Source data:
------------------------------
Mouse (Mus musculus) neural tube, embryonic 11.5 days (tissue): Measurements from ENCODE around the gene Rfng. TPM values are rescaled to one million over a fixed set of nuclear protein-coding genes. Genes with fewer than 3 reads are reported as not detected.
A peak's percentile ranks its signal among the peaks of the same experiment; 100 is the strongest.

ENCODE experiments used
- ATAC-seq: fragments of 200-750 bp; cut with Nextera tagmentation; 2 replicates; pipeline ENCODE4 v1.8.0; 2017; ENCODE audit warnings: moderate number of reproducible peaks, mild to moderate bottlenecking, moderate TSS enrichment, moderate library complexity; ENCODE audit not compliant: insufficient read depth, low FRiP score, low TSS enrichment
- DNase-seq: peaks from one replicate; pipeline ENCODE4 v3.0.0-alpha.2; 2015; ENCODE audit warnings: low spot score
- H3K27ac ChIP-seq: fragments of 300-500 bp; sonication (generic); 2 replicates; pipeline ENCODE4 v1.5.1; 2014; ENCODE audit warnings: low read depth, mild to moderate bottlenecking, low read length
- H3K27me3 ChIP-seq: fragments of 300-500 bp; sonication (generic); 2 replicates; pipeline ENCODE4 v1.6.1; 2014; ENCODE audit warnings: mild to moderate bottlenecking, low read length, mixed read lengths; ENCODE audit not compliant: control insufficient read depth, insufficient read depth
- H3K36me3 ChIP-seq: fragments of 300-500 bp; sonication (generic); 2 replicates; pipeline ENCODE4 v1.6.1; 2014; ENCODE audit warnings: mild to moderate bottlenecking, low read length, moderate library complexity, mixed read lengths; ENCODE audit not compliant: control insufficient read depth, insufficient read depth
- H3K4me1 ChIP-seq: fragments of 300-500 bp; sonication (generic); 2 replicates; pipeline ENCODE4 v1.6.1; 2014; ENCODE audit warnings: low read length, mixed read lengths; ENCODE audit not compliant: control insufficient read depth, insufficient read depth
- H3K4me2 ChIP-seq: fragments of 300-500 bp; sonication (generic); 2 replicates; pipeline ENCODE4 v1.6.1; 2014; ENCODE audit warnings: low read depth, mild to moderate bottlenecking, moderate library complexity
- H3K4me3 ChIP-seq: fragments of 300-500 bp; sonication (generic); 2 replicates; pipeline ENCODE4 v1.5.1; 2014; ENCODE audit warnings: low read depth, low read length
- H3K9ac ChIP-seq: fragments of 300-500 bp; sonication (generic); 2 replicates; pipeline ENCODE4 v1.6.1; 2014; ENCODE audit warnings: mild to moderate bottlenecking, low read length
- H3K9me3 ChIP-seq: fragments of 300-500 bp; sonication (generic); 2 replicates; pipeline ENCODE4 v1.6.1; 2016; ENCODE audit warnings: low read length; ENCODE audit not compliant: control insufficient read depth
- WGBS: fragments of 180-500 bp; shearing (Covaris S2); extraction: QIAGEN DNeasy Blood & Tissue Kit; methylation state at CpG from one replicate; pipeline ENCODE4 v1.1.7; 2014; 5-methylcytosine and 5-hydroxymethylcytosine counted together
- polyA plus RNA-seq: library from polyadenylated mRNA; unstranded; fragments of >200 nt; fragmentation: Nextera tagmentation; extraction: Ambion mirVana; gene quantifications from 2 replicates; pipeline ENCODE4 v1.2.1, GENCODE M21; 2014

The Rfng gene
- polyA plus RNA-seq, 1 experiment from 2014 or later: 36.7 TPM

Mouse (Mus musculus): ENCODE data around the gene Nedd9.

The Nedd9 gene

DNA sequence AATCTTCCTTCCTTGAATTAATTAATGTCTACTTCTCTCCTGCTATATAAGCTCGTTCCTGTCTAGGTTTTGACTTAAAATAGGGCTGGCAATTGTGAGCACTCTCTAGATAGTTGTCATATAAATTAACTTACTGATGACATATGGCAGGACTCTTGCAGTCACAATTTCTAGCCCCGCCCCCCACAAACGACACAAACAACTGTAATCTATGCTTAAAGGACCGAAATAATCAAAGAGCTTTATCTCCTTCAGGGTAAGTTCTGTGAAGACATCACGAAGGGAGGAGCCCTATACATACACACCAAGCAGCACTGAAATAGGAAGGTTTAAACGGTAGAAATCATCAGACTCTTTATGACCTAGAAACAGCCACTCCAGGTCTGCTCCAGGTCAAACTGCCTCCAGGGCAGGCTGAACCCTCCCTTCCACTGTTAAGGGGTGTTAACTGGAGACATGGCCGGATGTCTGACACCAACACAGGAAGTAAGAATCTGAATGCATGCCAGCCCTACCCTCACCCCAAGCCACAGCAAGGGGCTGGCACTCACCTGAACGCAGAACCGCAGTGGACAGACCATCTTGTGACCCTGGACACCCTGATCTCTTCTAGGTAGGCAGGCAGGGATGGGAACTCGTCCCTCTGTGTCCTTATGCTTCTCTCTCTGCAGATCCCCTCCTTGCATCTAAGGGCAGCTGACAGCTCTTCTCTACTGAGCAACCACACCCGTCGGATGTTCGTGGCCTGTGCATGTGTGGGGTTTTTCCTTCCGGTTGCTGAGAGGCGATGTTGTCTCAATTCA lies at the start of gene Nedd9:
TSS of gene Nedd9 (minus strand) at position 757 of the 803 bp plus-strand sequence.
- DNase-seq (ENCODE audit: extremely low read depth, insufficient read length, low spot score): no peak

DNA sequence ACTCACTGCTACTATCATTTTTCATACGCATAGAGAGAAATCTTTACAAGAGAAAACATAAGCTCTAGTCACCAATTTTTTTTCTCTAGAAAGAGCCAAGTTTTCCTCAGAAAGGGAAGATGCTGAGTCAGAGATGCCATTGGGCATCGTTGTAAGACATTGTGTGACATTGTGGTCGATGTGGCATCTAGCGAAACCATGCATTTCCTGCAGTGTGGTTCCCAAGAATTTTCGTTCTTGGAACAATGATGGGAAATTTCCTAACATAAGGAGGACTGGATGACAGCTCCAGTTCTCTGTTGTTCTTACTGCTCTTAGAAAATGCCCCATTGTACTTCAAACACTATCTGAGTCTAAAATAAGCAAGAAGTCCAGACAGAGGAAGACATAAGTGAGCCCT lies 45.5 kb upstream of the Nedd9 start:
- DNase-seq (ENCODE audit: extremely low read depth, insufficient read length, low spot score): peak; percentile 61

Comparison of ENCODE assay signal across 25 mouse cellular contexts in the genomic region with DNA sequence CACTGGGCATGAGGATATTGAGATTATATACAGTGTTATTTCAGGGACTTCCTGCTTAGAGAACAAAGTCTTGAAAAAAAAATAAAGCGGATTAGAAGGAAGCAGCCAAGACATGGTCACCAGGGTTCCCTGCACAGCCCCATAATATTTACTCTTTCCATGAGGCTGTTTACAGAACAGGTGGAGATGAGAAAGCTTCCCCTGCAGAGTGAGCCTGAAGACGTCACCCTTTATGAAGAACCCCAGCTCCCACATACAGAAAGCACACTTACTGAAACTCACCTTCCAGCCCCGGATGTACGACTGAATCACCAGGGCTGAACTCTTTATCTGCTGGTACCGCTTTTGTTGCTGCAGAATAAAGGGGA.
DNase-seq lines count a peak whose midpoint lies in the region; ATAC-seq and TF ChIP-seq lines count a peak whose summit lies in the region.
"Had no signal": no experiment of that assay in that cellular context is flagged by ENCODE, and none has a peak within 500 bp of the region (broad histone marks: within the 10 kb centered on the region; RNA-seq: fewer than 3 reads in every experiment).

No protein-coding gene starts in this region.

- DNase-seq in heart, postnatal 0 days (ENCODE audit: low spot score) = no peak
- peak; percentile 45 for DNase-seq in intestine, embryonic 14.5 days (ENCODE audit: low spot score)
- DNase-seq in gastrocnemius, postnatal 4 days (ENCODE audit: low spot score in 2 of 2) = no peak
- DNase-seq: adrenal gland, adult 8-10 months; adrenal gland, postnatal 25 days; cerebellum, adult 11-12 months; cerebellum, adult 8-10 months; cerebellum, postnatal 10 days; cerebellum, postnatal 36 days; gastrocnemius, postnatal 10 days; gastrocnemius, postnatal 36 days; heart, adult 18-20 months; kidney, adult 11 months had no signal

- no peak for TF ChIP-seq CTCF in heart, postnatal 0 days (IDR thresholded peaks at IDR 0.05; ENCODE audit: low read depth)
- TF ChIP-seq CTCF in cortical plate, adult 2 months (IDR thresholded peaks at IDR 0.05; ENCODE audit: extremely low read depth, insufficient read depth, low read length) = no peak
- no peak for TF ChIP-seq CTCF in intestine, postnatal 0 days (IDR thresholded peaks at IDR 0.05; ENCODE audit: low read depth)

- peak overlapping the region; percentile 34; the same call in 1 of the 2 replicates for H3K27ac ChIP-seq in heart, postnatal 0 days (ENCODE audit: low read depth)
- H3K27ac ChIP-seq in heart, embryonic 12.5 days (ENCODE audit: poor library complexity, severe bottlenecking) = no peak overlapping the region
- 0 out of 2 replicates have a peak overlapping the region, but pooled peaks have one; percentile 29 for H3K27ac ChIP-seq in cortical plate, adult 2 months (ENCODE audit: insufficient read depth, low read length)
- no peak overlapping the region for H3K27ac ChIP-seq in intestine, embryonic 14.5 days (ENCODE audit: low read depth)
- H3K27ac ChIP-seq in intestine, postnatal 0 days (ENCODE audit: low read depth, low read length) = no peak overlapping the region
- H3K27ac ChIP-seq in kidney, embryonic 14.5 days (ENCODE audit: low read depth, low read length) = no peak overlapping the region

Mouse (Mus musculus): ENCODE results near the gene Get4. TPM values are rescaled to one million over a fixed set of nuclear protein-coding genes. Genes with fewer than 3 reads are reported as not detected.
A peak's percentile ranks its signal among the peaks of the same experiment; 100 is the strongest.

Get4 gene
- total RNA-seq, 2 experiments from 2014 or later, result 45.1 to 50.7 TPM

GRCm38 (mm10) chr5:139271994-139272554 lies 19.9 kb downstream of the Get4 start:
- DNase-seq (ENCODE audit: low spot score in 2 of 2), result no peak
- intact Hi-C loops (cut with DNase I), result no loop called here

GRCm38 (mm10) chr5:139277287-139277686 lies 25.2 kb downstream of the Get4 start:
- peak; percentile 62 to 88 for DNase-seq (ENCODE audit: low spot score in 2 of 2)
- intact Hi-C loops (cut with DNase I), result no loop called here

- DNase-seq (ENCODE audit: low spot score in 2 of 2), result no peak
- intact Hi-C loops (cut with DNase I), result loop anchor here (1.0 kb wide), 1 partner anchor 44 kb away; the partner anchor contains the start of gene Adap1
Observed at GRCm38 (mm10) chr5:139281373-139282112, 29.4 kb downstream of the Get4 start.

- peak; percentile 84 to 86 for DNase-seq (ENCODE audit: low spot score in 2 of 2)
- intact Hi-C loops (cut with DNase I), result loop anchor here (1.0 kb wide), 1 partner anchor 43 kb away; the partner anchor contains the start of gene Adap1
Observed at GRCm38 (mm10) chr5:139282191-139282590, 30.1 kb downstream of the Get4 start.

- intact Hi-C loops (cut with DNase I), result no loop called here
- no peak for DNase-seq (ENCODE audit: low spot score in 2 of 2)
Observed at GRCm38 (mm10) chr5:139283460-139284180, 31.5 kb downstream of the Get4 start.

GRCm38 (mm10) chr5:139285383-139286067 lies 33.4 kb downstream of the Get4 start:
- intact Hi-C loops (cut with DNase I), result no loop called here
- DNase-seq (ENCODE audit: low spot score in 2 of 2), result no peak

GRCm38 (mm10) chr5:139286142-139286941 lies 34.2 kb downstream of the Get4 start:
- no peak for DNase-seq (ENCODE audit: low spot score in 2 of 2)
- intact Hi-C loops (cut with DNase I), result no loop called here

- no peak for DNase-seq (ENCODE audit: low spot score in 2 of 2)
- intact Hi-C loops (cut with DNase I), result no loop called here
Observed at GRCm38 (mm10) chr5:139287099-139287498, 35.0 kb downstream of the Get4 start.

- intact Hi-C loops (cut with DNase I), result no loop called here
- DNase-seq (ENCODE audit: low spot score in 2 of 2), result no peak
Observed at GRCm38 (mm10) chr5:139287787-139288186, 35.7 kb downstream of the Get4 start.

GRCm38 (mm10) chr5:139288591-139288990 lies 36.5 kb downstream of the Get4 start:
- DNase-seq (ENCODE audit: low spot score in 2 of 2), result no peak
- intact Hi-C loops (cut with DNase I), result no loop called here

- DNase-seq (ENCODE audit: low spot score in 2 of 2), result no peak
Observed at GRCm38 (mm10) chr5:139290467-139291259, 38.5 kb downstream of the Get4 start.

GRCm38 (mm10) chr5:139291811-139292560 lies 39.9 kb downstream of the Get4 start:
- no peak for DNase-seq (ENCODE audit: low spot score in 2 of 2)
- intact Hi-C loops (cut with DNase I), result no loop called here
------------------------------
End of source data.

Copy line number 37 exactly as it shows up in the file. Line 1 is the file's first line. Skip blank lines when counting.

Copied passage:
- H3K27ac ChIP-seq in heart, embryonic 12.5 days (ENCODE audit: poor library complexity, severe bottlenecking) = no peak overlapping the region